2012-08-31 04:03:45 PM

phyrkrakr: Ok, so here comes the fun part. Obviously, the shortcut around all of these legal and technical absurdities is for copyright owners to sell/license their products directly to consumers. If I want to watch a particular episode of the Giraldo Rivera Show from 1994, then the most logical way for me to get that episode would be from the copyright holder, right? I pay them a nickel to stream a copy of it to my TV, and then I can see if that guy everyone talks about at the office really was on an episode of Giraldo.

Now, why aren't any content companies actually doing this, you ask? While there might be some barriers to entry for a streaming service, the real answer lies in anti-trust law. Bringing a product all the way from raw materials to the customer is vertical integration. In cases like U.S. v. Paramount Pictures way back in the dark ages, the Supreme Court held that content companies could not also own distribution companies when it was unfairly used to exclude other content from distribution.

There have already been rumblings of this sort of issue arising with things like Amazon's self-publishing tools combined with the Kindle, or with the arrangements Apple made for distributing books to the iPad. But the real problems will come in the future, if somebody like Netflix, who is producing and distributing its own content now, becomes successful enough at it that all other distribution channels are squeezed out. Adding additional legal and technical hurdles to the business will only make the barriers to entry even higher, however, which makes a reoccurrence of a vertical integration monopoly even more likely.


I don't think that US v. Paramount has anything to do with this. It might apply if Comcast (who owns NBC) decided that they would only carry NBC networks or (more likely) if they said you could ONLY get NBC networks through Comcast cable. That could be a violation of anti-trust law. Individual production companies or networks selling their content individually isn't a violation. It's their content, they can do with it as they please. Otherwise, CBS would be suing Hulu (owned by NBC, Fox, and Disney-ABC) for not distributing its content.

What's holding back an a la carte system is that the current model does three things really well that it doesn't, at least not yet.
1) The current model distributes the risk in an incredibly risky industry among four or five different groups (creators, producers, networks, cable companies, and advertisers). This is incredibly important because more than half of all broadcast network shows will not see a second season.
2) Because the current model is good at diminishing risk, it encourages production.
3) The current model significantly lowers the marginal cost of investing in a new show. If I want to watch a new show on broadcast television it literally costs me nothing more than my time. If I already have cable, the same thing goes for any new cable show.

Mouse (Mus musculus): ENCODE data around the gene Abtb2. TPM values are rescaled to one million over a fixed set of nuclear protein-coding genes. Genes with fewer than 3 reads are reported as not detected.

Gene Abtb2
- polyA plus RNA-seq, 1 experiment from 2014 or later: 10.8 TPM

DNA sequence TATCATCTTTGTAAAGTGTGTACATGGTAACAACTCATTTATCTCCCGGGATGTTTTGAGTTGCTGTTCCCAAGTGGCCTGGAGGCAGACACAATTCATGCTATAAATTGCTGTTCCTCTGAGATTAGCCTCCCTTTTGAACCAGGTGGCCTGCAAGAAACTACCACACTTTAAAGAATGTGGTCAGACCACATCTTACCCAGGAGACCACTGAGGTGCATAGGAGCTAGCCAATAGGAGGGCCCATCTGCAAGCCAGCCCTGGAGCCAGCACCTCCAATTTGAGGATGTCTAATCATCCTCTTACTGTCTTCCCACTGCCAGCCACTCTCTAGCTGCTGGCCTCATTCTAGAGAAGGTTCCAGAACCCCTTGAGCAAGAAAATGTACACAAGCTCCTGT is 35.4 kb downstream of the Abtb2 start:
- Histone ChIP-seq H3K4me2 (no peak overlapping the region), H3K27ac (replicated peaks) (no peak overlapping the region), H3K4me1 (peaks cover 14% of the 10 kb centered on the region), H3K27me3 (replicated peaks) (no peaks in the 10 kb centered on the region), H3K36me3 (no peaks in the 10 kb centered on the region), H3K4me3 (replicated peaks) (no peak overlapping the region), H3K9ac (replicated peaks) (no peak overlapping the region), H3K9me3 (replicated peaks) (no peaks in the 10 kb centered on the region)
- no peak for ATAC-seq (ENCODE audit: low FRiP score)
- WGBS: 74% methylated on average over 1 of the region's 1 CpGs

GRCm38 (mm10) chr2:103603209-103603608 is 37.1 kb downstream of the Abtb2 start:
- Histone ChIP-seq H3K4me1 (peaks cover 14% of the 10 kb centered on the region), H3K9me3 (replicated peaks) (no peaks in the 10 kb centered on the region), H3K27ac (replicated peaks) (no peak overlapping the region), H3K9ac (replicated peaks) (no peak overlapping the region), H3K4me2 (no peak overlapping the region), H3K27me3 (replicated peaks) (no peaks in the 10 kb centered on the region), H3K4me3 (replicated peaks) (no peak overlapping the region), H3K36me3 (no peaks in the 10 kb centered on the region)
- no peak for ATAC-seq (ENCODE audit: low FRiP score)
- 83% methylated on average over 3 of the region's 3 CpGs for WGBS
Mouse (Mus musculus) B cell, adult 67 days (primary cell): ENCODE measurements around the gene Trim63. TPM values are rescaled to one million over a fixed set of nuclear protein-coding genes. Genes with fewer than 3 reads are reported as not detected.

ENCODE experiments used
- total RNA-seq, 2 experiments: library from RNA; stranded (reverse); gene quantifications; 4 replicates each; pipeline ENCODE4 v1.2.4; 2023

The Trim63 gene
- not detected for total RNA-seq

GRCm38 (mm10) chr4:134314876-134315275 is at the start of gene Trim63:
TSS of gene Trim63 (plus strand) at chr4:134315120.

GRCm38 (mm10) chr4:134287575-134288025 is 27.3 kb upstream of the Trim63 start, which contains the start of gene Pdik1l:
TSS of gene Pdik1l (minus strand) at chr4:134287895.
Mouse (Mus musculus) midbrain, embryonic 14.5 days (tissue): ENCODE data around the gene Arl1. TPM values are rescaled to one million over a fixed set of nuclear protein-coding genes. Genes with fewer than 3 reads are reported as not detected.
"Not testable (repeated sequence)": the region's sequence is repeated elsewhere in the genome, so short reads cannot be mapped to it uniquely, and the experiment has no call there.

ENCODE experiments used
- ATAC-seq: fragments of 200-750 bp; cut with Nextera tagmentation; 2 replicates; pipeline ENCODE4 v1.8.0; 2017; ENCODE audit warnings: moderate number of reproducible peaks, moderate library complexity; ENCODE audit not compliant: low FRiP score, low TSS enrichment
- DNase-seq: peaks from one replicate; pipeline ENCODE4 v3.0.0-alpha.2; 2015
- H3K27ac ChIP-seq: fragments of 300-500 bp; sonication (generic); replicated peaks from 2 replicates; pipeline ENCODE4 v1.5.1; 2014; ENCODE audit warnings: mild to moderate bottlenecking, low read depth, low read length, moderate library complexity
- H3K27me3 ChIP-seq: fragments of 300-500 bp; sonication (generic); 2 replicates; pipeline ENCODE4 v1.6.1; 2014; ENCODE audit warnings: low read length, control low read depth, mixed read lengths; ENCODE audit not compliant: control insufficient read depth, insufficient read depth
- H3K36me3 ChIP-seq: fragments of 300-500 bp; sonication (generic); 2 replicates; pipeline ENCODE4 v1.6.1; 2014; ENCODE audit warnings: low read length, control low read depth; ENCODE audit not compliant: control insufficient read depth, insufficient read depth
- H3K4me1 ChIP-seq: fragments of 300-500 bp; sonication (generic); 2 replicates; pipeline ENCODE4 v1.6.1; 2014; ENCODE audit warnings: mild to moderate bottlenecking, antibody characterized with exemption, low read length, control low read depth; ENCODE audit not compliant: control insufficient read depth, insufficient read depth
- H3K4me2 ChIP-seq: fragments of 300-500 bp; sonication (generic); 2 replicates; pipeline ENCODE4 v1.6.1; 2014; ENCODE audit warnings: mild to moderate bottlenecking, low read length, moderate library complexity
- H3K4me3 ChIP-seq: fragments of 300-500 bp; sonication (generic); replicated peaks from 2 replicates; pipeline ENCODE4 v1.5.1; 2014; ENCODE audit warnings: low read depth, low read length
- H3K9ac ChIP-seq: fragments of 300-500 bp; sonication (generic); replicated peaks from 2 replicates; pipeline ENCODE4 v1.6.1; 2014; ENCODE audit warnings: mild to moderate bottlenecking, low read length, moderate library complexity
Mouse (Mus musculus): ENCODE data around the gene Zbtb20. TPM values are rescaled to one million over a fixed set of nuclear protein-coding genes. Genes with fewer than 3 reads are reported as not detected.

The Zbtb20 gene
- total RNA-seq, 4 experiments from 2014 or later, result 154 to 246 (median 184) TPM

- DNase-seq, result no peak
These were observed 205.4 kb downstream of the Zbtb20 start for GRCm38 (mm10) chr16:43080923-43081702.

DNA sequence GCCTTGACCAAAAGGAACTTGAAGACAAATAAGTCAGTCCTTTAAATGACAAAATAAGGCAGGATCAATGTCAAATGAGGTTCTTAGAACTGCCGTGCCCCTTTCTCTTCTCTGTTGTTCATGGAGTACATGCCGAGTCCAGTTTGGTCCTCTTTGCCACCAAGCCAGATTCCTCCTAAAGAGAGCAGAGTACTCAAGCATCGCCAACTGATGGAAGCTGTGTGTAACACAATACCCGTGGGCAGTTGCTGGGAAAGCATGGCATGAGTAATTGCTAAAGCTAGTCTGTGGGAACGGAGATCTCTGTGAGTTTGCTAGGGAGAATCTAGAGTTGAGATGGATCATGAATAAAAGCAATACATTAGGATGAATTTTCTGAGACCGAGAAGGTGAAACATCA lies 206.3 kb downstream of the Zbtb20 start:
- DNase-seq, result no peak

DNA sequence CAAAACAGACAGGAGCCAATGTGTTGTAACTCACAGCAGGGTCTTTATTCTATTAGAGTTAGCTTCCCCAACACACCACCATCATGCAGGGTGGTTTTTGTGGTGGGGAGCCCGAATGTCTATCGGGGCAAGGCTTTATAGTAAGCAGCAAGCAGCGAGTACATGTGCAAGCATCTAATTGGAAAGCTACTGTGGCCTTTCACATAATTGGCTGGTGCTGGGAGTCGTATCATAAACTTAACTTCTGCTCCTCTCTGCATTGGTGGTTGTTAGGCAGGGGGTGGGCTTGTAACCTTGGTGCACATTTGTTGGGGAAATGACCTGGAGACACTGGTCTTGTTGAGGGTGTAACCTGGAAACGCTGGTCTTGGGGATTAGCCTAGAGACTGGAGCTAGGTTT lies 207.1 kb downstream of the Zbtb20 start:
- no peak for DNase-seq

Ultimately, what you have is a model that encourages the production of a lot of shows and makes it really easy and cheap for people to start watching, something that an a la carte model doesn't do.
 
2012-08-31 05:00:04 PM

Teiritzamna: Much like how evolution does not have an end goal in mind and thus each new feature of an organism will be based on a previously existing one - leading to strange features and sometimes illogical designs (I'm looking at you larynx),


If you're looking at your larynx, that is indeed a strange feature.
 
2012-08-31 05:42:40 PM

rugman11: I don't think that US v. Paramount has anything to do with this. It might apply if Comcast (who owns NBC) decided that they would only carry NBC networks or (more likely) if they said you could ONLY get NBC networks through Comcast cable. That could be a violation of anti-trust law. Individual production companies or networks selling their content individually isn't a violation. It's their content, they can do with it as they please. Otherwise, CBS would be suing Hulu (owned by NBC, Fox, and Disney-ABC) for not distributing its content.

What's holding back an a la carte system is that the current model does three things really well that it doesn't, at least not yet.
1) The current model distributes the risk in an incredibly risky industry among four or five different groups (creators, producers, networks, cable companies, and advertisers). This is incredibly important because more than half of all broadcast network shows will not see a second season.
2) Because the current model is good at diminishing risk, it encourages production.
3) The current model significantly lowers the marginal cost of investing in a new show. If I want to watch a new show on broadcast television it literally costs me nothing more than my time. If I already have cable, the same thing goes for any new cable show.